The Government says it's working fast to figure out how rapid Covid-19 testing will work for critical workers in different stages of the planned Omicron response.
Confusion emerged after some truckies received emails saying publicly-funded saliva testing ended last week.
After Herald enquiries, the Ministry of Health said it understood why transport operators, as critical businesses, wanted to have access to surveillance testing.
Multiple agencies were now "working at pace" to implement how testing will apply for critical workers in different phases under Omicron, the ministry added.
Required testing to leave the Auckland regional border was in place until 11.59pm on January 16.
When that rule lapsed, some border workers had inadvertently signed up for saliva testing under a "permitted workers' system".
Those people were moved to a border worker testing register, and free saliva testing was extended until January 28.
"Understandably, the transport sector wants to continue surveillance testing of its workforce as a critical business," the health ministry spokesman said today.
"In the meantime, anyone who is symptomatic or a close contact of a case can present at their local community testing centre or GP for a free nasopharyngeal test," he added.
The Ministry of Business, Innovation and Employment has outlined criteria needed to register as a critical business.
Such businesses must be involved in "basic human needs" with some or all workers in food production, health services, or distribution and sales.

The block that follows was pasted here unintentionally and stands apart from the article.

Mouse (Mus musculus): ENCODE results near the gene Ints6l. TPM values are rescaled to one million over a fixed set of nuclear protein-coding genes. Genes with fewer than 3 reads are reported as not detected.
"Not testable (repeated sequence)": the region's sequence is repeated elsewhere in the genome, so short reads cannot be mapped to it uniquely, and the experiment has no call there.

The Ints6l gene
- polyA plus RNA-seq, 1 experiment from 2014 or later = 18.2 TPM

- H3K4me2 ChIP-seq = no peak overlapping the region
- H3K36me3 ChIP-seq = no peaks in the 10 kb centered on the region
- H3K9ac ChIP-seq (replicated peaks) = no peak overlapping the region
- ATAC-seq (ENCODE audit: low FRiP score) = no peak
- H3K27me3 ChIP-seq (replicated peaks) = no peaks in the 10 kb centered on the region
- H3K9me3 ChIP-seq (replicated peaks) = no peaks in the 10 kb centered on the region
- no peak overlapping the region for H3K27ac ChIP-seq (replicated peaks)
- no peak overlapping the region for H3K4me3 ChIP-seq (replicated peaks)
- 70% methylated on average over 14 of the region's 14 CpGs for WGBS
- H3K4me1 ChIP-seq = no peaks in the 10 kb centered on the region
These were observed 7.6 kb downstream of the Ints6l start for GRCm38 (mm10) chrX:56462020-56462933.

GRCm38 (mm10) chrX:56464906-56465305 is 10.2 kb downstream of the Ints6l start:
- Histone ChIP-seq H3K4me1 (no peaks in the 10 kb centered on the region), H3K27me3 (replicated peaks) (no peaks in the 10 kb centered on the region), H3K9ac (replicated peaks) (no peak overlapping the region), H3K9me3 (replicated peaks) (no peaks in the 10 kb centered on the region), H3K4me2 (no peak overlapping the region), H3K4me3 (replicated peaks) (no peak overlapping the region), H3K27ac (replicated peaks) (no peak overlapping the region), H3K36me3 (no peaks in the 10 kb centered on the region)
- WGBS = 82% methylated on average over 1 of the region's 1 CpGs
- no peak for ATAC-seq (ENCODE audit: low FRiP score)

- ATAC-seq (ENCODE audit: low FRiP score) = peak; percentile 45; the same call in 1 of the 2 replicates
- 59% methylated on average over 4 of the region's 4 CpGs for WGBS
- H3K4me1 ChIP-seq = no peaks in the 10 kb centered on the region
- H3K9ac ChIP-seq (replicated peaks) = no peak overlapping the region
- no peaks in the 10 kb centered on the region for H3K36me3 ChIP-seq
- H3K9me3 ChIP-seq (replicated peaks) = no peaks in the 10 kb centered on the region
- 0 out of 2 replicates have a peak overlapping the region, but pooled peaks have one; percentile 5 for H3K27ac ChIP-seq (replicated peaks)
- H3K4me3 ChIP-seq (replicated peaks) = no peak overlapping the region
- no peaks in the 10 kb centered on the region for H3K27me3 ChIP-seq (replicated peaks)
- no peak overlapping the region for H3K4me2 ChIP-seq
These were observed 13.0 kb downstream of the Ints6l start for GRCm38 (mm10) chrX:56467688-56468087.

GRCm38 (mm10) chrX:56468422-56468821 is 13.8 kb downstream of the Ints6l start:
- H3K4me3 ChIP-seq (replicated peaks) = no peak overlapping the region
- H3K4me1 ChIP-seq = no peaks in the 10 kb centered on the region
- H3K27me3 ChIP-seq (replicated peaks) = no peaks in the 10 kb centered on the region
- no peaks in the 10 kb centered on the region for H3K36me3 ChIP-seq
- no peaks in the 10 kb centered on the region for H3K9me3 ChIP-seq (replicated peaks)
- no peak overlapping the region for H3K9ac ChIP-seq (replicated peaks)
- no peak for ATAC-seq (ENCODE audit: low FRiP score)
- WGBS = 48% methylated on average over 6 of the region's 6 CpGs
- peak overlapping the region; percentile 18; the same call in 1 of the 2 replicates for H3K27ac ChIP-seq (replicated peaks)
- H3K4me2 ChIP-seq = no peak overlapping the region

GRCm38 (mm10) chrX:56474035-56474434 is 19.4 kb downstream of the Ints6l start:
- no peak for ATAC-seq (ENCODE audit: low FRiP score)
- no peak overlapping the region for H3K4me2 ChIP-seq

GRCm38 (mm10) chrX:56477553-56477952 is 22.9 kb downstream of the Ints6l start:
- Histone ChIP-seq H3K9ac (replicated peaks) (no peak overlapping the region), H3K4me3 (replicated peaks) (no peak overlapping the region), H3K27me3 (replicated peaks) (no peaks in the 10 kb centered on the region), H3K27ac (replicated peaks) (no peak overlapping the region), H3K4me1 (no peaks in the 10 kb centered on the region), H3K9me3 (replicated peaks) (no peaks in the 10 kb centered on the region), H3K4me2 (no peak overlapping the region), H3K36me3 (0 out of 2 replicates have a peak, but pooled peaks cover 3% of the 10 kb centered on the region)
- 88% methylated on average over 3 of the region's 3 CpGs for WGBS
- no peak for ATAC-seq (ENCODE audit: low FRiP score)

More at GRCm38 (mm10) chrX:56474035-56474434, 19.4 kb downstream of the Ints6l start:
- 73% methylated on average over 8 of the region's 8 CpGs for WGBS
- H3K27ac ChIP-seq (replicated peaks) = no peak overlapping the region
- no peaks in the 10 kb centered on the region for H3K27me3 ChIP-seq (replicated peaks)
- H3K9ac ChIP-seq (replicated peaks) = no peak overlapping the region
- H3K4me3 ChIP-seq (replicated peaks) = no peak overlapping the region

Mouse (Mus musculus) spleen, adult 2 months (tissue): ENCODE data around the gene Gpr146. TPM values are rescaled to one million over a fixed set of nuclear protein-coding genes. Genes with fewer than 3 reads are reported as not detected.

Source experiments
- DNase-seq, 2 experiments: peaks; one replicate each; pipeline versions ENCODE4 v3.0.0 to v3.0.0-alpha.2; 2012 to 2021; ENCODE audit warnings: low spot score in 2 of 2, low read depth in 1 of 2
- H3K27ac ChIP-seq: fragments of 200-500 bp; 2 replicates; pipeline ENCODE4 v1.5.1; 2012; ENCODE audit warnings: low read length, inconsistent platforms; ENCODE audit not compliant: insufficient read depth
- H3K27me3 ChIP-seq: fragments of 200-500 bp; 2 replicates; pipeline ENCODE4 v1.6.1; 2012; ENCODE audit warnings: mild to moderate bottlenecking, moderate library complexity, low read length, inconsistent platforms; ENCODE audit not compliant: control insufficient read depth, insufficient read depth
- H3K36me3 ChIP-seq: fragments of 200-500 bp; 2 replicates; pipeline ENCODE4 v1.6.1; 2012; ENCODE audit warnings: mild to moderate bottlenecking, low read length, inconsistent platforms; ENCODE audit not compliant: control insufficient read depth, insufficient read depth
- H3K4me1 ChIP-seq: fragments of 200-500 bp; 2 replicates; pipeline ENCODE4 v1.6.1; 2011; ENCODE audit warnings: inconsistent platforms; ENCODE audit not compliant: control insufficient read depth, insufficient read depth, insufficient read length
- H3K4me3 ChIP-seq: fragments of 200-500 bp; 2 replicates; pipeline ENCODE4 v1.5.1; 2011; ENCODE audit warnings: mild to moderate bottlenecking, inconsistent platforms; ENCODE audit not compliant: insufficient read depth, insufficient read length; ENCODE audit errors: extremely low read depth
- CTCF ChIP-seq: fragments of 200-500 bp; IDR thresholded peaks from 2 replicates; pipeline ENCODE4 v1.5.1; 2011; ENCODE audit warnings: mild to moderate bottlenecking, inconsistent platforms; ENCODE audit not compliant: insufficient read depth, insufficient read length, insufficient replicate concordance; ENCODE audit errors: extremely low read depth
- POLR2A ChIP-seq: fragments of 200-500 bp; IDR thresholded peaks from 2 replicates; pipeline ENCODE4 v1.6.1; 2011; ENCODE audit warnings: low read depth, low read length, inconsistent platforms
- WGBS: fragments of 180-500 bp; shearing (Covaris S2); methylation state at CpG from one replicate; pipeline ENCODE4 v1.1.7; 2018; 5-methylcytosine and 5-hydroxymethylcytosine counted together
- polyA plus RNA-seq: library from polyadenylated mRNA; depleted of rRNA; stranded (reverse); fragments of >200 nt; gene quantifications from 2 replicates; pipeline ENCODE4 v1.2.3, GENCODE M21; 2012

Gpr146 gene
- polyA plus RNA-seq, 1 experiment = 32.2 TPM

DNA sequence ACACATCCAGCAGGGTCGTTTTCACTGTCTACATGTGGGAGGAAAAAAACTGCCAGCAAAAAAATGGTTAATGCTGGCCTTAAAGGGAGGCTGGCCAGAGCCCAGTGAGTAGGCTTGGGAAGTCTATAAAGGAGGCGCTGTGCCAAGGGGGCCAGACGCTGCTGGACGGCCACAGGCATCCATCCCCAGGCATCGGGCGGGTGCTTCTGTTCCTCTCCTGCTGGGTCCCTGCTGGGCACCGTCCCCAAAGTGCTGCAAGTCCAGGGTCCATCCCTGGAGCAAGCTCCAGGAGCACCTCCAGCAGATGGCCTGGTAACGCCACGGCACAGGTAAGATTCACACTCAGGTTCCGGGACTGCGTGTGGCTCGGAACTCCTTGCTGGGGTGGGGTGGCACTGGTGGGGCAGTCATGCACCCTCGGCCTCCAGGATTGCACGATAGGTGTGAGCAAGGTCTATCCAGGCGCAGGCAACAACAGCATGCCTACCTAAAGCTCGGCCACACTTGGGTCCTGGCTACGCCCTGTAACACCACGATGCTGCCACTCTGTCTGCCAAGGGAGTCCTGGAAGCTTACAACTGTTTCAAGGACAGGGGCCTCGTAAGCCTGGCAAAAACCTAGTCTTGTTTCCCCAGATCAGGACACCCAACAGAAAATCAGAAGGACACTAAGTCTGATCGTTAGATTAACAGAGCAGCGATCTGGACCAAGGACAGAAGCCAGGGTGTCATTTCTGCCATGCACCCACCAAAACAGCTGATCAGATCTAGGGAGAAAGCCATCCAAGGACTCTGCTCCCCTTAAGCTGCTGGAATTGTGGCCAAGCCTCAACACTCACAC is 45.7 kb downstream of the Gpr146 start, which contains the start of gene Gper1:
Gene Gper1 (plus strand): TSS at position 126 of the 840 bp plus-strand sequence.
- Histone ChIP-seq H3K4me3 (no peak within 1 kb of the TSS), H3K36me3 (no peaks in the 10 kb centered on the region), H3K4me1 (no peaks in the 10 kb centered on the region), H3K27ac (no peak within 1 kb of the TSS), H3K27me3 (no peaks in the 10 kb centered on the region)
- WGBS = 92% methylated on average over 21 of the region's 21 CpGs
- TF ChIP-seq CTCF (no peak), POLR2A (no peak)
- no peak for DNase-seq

The MBIE website said return-to-work testing will only be available at the second phase of the planned Omicron response, but eligible companies can soon apply for "critical" status.
The second phase will be activated if or when case numbers surge and the response strategy shifts to focus on identifying people most at risk of getting severely ill.
In the second phase, testing and tracing will focus on protecting that vulnerable group and critical workers, Associate Minister of Health Dr Ayesha Verrall said last week.
Transport operators raised concerns after some truck drivers received emails saying publicly-funded saliva testing ended last week.
A freight transport group last week said it was worried about potential costs if publicly-funded testing stopped.
"We don't really have clarity on what the expectations are at this point," Road Transport Forum chief executive Nick Leggett said at the time.
National Party transport spokesman Simeon Brown said it was important for drivers and employers to have access to rapid tests, as Omicron would put a strain on the sector.
Act leader David Seymour also voiced concern about the Government's handling of saliva testing regimes.